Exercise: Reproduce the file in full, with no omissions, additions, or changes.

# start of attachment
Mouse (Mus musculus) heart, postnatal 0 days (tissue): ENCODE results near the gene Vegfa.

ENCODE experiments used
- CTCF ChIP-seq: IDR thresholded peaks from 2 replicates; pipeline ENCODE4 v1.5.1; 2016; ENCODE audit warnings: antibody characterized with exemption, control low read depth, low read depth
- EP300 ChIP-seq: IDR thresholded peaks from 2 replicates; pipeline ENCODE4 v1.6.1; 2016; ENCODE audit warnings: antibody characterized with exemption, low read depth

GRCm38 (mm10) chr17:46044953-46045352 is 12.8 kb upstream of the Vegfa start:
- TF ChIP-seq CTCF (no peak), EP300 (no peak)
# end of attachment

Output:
Mouse (Mus musculus) heart, postnatal 0 days (tissue): ENCODE results near the gene Vegfa.

ENCODE experiments used
- CTCF ChIP-seq: IDR thresholded peaks from 2 replicates; pipeline ENCODE4 v1.5.1; 2016; ENCODE audit warnings: antibody characterized with exemption, control low read depth, low read depth
- EP300 ChIP-seq: IDR thresholded peaks from 2 replicates; pipeline ENCODE4 v1.6.1; 2016; ENCODE audit warnings: antibody characterized with exemption, low read depth

GRCm38 (mm10) chr17:46044953-46045352 is 12.8 kb upstream of the Vegfa start:
- TF ChIP-seq CTCF (no peak), EP300 (no peak)